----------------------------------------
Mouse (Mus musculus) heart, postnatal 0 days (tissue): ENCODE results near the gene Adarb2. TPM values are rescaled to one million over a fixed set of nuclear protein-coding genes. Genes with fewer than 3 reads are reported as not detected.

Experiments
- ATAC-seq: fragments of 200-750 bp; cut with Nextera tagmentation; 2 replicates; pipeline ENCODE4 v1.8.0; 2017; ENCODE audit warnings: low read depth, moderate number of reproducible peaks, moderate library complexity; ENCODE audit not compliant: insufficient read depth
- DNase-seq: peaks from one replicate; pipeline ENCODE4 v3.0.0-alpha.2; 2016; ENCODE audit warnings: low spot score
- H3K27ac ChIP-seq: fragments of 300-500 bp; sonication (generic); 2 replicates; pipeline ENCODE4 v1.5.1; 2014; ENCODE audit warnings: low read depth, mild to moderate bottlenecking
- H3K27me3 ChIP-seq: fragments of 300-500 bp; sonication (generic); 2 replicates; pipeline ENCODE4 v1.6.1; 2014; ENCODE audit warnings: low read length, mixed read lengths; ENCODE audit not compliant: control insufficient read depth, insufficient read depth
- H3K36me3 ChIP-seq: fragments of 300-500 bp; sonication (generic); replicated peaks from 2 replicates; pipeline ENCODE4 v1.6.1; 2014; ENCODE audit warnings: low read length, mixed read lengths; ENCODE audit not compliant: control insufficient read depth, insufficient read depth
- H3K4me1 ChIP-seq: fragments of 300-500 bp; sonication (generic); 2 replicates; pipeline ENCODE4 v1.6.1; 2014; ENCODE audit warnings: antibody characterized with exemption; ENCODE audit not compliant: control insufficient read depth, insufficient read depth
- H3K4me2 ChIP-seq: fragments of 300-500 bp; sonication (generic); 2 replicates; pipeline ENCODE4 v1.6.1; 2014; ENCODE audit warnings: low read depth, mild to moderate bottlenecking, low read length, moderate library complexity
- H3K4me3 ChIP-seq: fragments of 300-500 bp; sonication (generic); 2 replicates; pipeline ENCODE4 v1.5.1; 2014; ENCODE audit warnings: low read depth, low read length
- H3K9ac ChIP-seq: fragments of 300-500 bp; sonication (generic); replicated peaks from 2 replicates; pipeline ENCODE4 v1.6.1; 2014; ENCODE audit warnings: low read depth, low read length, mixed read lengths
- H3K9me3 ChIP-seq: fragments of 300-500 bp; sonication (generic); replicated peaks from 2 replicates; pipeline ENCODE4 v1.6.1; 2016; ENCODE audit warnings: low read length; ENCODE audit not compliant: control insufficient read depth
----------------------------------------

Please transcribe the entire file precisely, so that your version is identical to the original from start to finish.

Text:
Mouse (Mus musculus) heart, postnatal 0 days (tissue): ENCODE results near the gene Adarb2. TPM values are rescaled to one million over a fixed set of nuclear protein-coding genes. Genes with fewer than 3 reads are reported as not detected.

Experiments
- ATAC-seq: fragments of 200-750 bp; cut with Nextera tagmentation; 2 replicates; pipeline ENCODE4 v1.8.0; 2017; ENCODE audit warnings: low read depth, moderate number of reproducible peaks, moderate library complexity; ENCODE audit not compliant: insufficient read depth
- DNase-seq: peaks from one replicate; pipeline ENCODE4 v3.0.0-alpha.2; 2016; ENCODE audit warnings: low spot score
- H3K27ac ChIP-seq: fragments of 300-500 bp; sonication (generic); 2 replicates; pipeline ENCODE4 v1.5.1; 2014; ENCODE audit warnings: low read depth, mild to moderate bottlenecking
- H3K27me3 ChIP-seq: fragments of 300-500 bp; sonication (generic); 2 replicates; pipeline ENCODE4 v1.6.1; 2014; ENCODE audit warnings: low read length, mixed read lengths; ENCODE audit not compliant: control insufficient read depth, insufficient read depth
- H3K36me3 ChIP-seq: fragments of 300-500 bp; sonication (generic); replicated peaks from 2 replicates; pipeline ENCODE4 v1.6.1; 2014; ENCODE audit warnings: low read length, mixed read lengths; ENCODE audit not compliant: control insufficient read depth, insufficient read depth
- H3K4me1 ChIP-seq: fragments of 300-500 bp; sonication (generic); 2 replicates; pipeline ENCODE4 v1.6.1; 2014; ENCODE audit warnings: antibody characterized with exemption; ENCODE audit not compliant: control insufficient read depth, insufficient read depth
- H3K4me2 ChIP-seq: fragments of 300-500 bp; sonication (generic); 2 replicates; pipeline ENCODE4 v1.6.1; 2014; ENCODE audit warnings: low read depth, mild to moderate bottlenecking, low read length, moderate library complexity
- H3K4me3 ChIP-seq: fragments of 300-500 bp; sonication (generic); 2 replicates; pipeline ENCODE4 v1.5.1; 2014; ENCODE audit warnings: low read depth, low read length
- H3K9ac ChIP-seq: fragments of 300-500 bp; sonication (generic); replicated peaks from 2 replicates; pipeline ENCODE4 v1.6.1; 2014; ENCODE audit warnings: low read depth, low read length, mixed read lengths
- H3K9me3 ChIP-seq: fragments of 300-500 bp; sonication (generic); replicated peaks from 2 replicates; pipeline ENCODE4 v1.6.1; 2016; ENCODE audit warnings: low read length; ENCODE audit not compliant: control insufficient read depth